Over 100 cities around the world now obtain at least 70 per cent of their electricity from renewables. This is more than double the 40 cities that reported the same in 2015.
Cities are leading the way in the low-carbon revolution. According to data published on Tuesday by CDP, over 100 of the world’ cities are now getting at least 70 per cent of their electricity from renewable sources such as hydro, geothermal, solar and wind.
This list includes large cities such as Auckland (New Zealand), Nairobi (Kenya), Oslo (Norway), Seattle (USA) and Vancouver (Canada) and is more than double the 40 cities that were powered by at least 70 per cent clean energy in 2015.
Even more impressive is that over 40 cities now operate on 100 per cent renewable electricity, including Switzerland’s Basel and Iceland’s Reykjavík. In Basel, most of the electricity comes from hydropower, while Reykjavík is powered by both hydropower and geothermal. Iceland’s capital is also now working to make all cars and public transit fossil-free by 2040.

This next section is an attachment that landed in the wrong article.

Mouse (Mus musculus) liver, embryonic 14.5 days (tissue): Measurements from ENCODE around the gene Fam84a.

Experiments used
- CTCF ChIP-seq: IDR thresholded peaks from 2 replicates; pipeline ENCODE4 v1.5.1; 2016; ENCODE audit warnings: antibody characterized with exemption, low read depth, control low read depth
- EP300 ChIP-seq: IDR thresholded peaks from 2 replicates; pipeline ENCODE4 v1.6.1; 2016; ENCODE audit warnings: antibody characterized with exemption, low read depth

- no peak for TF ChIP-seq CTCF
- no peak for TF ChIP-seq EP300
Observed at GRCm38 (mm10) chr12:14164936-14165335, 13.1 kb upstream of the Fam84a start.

“Cities are responsible for 70 per cent of energy-related CO2 emissions and there is immense potential for them to lead on building a sustainable economy,” said Kyra Appleby, Director of Cities at CDP.
“Reassuringly, our data shows much commitment and ambition. Cities not only want to shift to renewable energy but, most importantly – they can… The time to act is now.”
The new data was released ahead of the Intergovernmental Panel on Climate Change (IPCC) conference in Edmonton, Canada on 5th March, when city government and science leaders will meet on the role of cities in tackling climate change.
According to CDP, cities are currently initiating renewable energy developments valued at $2.3 billion, across nearly 150 projects. This forms part of a wider shift by cities to develop 1,000 clean infrastructure projects, such as electric transport and energy efficiency, worth over $52 billion.
Image credit: Bent Tranberg via Flickr